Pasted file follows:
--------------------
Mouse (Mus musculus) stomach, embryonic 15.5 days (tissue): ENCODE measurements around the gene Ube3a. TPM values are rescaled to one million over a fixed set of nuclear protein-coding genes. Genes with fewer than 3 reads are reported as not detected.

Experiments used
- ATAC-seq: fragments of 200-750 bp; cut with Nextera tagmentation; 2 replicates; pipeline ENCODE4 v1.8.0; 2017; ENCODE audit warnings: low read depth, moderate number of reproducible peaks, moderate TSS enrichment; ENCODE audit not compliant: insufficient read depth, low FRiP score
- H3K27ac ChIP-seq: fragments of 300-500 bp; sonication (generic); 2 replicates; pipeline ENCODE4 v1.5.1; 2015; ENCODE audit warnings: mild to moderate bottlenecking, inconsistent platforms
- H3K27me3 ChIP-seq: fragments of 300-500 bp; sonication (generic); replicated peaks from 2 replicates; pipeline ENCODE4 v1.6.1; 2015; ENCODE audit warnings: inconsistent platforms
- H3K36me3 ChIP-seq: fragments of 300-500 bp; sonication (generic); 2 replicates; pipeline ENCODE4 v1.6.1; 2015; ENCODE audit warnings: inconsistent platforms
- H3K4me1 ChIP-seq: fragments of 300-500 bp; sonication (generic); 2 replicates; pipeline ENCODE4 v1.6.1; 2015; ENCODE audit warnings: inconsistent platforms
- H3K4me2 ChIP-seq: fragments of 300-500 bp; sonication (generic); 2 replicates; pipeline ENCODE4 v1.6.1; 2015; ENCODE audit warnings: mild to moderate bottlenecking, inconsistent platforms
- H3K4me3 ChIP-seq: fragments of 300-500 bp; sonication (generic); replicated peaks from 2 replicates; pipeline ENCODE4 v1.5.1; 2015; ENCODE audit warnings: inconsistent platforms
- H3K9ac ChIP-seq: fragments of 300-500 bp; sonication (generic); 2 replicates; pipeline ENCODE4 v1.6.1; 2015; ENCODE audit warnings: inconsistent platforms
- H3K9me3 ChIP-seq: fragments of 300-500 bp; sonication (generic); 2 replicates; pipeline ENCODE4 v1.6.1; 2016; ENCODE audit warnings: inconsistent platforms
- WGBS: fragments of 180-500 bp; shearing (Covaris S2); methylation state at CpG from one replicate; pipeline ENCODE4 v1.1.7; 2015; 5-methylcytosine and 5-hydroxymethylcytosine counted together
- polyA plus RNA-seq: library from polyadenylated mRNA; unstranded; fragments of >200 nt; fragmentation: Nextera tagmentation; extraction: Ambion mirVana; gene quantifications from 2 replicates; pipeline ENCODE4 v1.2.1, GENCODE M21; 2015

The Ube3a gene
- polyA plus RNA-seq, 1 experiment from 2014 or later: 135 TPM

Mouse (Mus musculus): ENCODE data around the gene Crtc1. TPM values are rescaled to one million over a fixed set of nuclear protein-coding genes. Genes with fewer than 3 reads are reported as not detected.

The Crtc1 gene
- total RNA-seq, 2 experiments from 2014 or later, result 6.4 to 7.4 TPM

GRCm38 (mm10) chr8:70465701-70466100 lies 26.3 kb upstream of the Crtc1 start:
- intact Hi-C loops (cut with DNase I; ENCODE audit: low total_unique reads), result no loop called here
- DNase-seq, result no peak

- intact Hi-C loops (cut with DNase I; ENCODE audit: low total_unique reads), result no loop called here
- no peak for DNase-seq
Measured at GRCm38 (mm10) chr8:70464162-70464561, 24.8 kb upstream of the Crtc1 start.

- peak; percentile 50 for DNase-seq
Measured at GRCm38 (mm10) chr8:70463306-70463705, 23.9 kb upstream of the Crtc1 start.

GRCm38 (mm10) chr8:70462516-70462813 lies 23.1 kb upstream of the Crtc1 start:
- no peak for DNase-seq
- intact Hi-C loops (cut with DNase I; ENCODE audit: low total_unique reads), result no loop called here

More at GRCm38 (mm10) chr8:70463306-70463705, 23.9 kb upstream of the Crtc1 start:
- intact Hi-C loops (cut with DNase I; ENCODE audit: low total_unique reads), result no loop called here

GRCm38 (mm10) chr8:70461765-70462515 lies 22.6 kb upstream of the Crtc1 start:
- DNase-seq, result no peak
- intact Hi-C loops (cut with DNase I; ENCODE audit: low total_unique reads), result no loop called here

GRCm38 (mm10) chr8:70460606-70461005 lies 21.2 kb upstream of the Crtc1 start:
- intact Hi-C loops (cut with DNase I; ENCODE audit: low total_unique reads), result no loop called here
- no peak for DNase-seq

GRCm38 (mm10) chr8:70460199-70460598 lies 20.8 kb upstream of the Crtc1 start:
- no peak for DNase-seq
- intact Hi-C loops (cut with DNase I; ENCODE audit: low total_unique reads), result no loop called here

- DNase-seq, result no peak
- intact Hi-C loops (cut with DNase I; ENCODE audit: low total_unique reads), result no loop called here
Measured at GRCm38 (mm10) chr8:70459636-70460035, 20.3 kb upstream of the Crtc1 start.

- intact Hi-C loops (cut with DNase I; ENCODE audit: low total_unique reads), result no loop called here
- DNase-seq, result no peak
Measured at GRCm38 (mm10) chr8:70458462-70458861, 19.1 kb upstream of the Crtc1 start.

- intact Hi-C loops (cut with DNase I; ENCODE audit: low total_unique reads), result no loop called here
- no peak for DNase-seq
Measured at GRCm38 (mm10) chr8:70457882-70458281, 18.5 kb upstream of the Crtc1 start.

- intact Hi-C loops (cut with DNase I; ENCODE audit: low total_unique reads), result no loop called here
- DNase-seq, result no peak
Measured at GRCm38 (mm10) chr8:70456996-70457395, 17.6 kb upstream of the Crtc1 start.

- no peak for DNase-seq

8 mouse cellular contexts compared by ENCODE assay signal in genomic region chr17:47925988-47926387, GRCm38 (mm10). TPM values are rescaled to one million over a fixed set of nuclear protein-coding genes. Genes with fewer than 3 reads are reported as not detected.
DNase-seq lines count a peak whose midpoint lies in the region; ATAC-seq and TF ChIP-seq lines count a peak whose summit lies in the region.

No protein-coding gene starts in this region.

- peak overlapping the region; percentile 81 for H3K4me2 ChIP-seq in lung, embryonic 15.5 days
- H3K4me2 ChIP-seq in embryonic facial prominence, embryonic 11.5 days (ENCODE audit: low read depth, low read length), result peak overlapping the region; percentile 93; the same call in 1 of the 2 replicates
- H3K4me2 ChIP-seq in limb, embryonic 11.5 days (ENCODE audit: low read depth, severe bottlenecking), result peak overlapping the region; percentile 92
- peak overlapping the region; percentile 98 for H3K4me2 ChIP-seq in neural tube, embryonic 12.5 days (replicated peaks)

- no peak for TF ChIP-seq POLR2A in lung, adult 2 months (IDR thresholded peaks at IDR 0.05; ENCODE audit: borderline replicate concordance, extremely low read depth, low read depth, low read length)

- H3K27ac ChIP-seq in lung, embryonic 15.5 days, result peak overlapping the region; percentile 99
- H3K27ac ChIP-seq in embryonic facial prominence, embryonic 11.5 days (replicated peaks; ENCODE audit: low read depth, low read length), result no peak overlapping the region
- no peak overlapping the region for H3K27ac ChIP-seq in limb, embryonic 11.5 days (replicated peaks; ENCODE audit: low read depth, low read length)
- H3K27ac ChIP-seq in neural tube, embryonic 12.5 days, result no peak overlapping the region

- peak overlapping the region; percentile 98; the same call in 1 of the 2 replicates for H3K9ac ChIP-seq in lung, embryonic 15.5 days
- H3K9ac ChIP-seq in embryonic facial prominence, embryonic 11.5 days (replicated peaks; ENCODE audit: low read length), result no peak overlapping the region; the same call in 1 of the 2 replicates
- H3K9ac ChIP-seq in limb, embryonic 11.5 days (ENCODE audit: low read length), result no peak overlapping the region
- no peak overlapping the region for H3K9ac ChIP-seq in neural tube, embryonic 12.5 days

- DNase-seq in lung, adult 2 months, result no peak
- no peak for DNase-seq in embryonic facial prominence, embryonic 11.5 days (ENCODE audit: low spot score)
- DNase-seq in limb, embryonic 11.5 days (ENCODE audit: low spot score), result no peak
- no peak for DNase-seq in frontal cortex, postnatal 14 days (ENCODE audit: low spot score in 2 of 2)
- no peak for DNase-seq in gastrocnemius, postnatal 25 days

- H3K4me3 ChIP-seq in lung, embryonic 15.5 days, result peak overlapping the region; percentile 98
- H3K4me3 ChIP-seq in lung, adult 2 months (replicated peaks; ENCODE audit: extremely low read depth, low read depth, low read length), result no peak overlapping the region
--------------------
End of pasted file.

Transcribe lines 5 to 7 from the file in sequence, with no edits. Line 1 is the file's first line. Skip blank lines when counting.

- H3K27me3 ChIP-seq: fragments of 300-500 bp; sonication (generic); replicated peaks from 2 replicates; pipeline ENCODE4 v1.6.1; 2015; ENCODE audit warnings: inconsistent platforms
- H3K36me3 ChIP-seq: fragments of 300-500 bp; sonication (generic); 2 replicates; pipeline ENCODE4 v1.6.1; 2015; ENCODE audit warnings: inconsistent platforms
- H3K4me1 ChIP-seq: fragments of 300-500 bp; sonication (generic); 2 replicates; pipeline ENCODE4 v1.6.1; 2015; ENCODE audit warnings: inconsistent platforms